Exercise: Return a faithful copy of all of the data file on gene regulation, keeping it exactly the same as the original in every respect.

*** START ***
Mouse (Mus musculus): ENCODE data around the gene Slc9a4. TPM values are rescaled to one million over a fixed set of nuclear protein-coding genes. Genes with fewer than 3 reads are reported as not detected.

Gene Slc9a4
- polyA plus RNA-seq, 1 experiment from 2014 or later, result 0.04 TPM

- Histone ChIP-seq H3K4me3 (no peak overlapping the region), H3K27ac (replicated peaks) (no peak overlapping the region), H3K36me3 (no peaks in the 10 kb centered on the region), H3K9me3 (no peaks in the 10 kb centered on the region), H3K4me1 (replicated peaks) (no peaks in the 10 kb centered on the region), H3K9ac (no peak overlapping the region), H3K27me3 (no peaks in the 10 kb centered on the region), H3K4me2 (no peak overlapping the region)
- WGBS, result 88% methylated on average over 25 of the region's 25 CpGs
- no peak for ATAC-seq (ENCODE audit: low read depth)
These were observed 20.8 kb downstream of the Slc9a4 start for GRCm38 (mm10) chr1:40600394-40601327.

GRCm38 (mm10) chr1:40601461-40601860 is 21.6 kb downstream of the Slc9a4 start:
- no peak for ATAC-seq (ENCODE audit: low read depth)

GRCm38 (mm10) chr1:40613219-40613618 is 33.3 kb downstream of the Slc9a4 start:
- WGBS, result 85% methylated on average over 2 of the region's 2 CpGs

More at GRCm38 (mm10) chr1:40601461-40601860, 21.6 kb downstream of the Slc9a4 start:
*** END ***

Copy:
Mouse (Mus musculus): ENCODE data around the gene Slc9a4. TPM values are rescaled to one million over a fixed set of nuclear protein-coding genes. Genes with fewer than 3 reads are reported as not detected.

Gene Slc9a4
- polyA plus RNA-seq, 1 experiment from 2014 or later, result 0.04 TPM

- Histone ChIP-seq H3K4me3 (no peak overlapping the region), H3K27ac (replicated peaks) (no peak overlapping the region), H3K36me3 (no peaks in the 10 kb centered on the region), H3K9me3 (no peaks in the 10 kb centered on the region), H3K4me1 (replicated peaks) (no peaks in the 10 kb centered on the region), H3K9ac (no peak overlapping the region), H3K27me3 (no peaks in the 10 kb centered on the region), H3K4me2 (no peak overlapping the region)
- WGBS, result 88% methylated on average over 25 of the region's 25 CpGs
- no peak for ATAC-seq (ENCODE audit: low read depth)
These were observed 20.8 kb downstream of the Slc9a4 start for GRCm38 (mm10) chr1:40600394-40601327.

GRCm38 (mm10) chr1:40601461-40601860 is 21.6 kb downstream of the Slc9a4 start:
- no peak for ATAC-seq (ENCODE audit: low read depth)

GRCm38 (mm10) chr1:40613219-40613618 is 33.3 kb downstream of the Slc9a4 start:
- WGBS, result 85% methylated on average over 2 of the region's 2 CpGs

More at GRCm38 (mm10) chr1:40601461-40601860, 21.6 kb downstream of the Slc9a4 start: